Who is Zombie Drugs, Skin-rotting drug ‘tranq’

A new drug in the United States has disturbing — and sometimes deadly — consequences. Xylazine — also known as “Tranq,” “Tranq Dope,” and “the zombie drug” — is wreaking havoc in cities across the country with its devastating effects: It can literally eat away at the skin of its users. The substance first appeared in Philadelphia and then migrated west to San Francisco and Los Angeles where it was used to reduce heroin, but has more recently been found in fentanyl and other illicit drugs, according to the New York Post.

Although xylazine is a non-opioid drug approved by the Food and Drug Administration for veterinary use, it is not safe for humans and people who have overdosed on the drug do not respond to naloxone or Nacon , which is the most common reversal therapy overdose. Xylazine can cause sedative-like symptoms, such as excessive lethargy and respiratory depression, and open sores that can become severe and spread rapidly with repeated exposure. Scabbed sores can turn into dead skin called a scab, which can lead to amputation if left untreated.

Because it’s not listed as a controlled substance in animals or humans, “Tranq” sits in a confusing and scary gray area—hospitals rarely test for it through routine toxicology screening. Last month, a Philadelphia user suddenly developed xylazine-specific ulcers near her opioid injection site.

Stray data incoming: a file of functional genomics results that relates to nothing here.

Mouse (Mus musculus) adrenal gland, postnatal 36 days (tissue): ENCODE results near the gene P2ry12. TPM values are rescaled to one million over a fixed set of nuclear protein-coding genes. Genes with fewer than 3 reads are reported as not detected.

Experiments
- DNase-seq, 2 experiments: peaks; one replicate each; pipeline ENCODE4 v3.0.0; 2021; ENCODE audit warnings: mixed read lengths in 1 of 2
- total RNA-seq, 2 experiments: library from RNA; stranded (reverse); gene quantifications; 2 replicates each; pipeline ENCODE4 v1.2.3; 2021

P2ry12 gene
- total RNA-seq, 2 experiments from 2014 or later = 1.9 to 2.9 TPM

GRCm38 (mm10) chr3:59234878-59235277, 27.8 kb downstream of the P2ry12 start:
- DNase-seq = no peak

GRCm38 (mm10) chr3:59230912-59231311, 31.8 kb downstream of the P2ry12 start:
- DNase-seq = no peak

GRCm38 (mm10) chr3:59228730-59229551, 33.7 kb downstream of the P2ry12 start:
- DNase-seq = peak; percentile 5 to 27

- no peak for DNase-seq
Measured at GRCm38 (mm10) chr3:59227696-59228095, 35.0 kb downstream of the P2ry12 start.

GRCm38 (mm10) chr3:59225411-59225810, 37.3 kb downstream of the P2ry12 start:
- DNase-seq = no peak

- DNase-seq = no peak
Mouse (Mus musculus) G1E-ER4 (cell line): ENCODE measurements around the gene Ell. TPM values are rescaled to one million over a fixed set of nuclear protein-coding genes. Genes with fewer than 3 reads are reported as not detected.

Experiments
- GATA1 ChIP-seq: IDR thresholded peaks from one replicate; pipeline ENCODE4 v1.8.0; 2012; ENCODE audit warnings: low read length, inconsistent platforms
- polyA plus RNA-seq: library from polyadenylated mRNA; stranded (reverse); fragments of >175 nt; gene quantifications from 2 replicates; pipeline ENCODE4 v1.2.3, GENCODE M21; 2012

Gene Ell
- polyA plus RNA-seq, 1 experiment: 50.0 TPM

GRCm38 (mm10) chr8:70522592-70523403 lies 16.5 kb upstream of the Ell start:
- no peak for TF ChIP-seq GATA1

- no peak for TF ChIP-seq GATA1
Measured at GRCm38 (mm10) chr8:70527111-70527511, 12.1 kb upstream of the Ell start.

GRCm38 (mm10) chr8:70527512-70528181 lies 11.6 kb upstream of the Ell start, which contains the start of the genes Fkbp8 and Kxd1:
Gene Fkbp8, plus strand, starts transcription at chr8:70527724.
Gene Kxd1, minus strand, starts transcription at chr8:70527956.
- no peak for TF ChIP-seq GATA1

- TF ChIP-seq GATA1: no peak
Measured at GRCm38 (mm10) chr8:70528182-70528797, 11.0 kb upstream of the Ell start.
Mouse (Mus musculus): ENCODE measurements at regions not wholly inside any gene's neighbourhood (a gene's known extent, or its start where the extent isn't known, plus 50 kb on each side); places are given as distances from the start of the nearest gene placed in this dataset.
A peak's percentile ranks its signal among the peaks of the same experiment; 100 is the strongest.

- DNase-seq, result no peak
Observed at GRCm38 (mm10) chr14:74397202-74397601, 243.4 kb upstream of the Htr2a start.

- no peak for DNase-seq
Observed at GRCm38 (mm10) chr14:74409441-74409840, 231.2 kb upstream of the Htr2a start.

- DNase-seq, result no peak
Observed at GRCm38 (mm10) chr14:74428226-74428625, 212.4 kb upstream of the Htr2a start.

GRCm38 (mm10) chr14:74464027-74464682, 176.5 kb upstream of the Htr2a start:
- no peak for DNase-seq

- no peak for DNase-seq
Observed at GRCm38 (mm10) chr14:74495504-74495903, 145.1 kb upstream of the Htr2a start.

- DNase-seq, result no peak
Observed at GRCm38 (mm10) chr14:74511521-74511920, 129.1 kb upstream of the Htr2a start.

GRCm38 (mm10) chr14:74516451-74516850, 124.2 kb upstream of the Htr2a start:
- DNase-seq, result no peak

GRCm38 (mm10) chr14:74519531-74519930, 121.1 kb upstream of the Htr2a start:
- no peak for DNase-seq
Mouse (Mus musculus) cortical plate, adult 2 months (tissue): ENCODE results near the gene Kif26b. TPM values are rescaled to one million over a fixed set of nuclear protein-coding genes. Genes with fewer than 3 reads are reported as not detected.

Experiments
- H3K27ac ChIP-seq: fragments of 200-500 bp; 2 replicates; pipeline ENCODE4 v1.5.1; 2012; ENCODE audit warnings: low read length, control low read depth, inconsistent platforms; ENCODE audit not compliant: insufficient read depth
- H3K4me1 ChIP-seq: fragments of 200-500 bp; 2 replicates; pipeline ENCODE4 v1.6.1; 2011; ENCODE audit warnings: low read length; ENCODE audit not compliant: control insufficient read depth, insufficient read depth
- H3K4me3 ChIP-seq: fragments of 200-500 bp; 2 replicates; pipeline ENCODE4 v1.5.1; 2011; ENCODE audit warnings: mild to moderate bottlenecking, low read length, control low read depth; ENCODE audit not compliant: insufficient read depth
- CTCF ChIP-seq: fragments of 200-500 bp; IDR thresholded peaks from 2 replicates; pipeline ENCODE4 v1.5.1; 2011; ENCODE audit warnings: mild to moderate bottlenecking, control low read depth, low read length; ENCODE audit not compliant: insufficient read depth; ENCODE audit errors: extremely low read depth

“I woke up in the morning crying because my arm was dying,” Tracey McCann, 39, told The New York Times. The city reported that 90 percent of drug samples tested in the lab in 2021 contained xylazine, which can increase the risk of overdose when combined with other illicit substances.

But it’s this deadly combination of substances that makes xylazine so attractive — the effects of opioids like fentanyl extended with the help of “Tranq.”

“It’s too late for Philadelphia,” Shawn Westfahl, a social worker at Prevention Point Philadelphia, told the New York Times.

“Philadelphia is saturated. If the rest of the country has the option to avoid this, they need to hear our story.”

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